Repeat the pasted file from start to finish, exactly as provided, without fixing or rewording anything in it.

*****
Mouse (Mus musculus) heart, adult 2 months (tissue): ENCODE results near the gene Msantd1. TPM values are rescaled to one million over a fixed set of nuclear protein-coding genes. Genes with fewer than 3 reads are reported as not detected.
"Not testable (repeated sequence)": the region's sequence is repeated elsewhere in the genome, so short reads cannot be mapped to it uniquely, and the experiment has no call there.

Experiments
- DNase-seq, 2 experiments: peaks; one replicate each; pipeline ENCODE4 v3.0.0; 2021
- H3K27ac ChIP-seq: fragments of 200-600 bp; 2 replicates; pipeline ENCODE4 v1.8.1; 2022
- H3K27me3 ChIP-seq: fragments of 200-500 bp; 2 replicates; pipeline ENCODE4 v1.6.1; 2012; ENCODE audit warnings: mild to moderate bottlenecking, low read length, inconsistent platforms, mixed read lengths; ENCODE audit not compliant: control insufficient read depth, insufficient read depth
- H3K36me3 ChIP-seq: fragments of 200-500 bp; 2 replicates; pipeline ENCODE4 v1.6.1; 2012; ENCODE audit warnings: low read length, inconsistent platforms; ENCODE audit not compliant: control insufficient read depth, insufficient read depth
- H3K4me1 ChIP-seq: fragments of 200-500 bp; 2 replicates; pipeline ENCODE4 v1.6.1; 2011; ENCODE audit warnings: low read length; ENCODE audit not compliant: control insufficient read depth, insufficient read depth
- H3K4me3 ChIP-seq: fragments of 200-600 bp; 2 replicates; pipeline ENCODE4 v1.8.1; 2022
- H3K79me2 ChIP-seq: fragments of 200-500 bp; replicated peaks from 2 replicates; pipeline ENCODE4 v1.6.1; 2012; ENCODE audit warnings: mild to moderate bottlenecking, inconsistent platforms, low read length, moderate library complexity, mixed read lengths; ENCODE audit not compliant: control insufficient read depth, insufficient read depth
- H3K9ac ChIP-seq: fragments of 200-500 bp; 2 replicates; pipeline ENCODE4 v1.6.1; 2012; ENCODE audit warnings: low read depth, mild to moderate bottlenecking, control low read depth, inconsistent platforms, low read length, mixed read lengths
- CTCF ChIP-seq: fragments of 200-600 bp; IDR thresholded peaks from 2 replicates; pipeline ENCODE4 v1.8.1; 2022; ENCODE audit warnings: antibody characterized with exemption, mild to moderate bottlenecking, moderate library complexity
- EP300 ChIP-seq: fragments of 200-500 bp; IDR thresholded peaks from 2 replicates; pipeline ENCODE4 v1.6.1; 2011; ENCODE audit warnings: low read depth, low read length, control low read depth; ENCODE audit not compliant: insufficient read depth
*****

Mouse (Mus musculus) heart, adult 2 months (tissue): ENCODE results near the gene Msantd1. TPM values are rescaled to one million over a fixed set of nuclear protein-coding genes. Genes with fewer than 3 reads are reported as not detected.
"Not testable (repeated sequence)": the region's sequence is repeated elsewhere in the genome, so short reads cannot be mapped to it uniquely, and the experiment has no call there.

Experiments
- DNase-seq, 2 experiments: peaks; one replicate each; pipeline ENCODE4 v3.0.0; 2021
- H3K27ac ChIP-seq: fragments of 200-600 bp; 2 replicates; pipeline ENCODE4 v1.8.1; 2022
- H3K27me3 ChIP-seq: fragments of 200-500 bp; 2 replicates; pipeline ENCODE4 v1.6.1; 2012; ENCODE audit warnings: mild to moderate bottlenecking, low read length, inconsistent platforms, mixed read lengths; ENCODE audit not compliant: control insufficient read depth, insufficient read depth
- H3K36me3 ChIP-seq: fragments of 200-500 bp; 2 replicates; pipeline ENCODE4 v1.6.1; 2012; ENCODE audit warnings: low read length, inconsistent platforms; ENCODE audit not compliant: control insufficient read depth, insufficient read depth
- H3K4me1 ChIP-seq: fragments of 200-500 bp; 2 replicates; pipeline ENCODE4 v1.6.1; 2011; ENCODE audit warnings: low read length; ENCODE audit not compliant: control insufficient read depth, insufficient read depth
- H3K4me3 ChIP-seq: fragments of 200-600 bp; 2 replicates; pipeline ENCODE4 v1.8.1; 2022
- H3K79me2 ChIP-seq: fragments of 200-500 bp; replicated peaks from 2 replicates; pipeline ENCODE4 v1.6.1; 2012; ENCODE audit warnings: mild to moderate bottlenecking, inconsistent platforms, low read length, moderate library complexity, mixed read lengths; ENCODE audit not compliant: control insufficient read depth, insufficient read depth
- H3K9ac ChIP-seq: fragments of 200-500 bp; 2 replicates; pipeline ENCODE4 v1.6.1; 2012; ENCODE audit warnings: low read depth, mild to moderate bottlenecking, control low read depth, inconsistent platforms, low read length, mixed read lengths
- CTCF ChIP-seq: fragments of 200-600 bp; IDR thresholded peaks from 2 replicates; pipeline ENCODE4 v1.8.1; 2022; ENCODE audit warnings: antibody characterized with exemption, mild to moderate bottlenecking, moderate library complexity
- EP300 ChIP-seq: fragments of 200-500 bp; IDR thresholded peaks from 2 replicates; pipeline ENCODE4 v1.6.1; 2011; ENCODE audit warnings: low read depth, low read length, control low read depth; ENCODE audit not compliant: insufficient read depth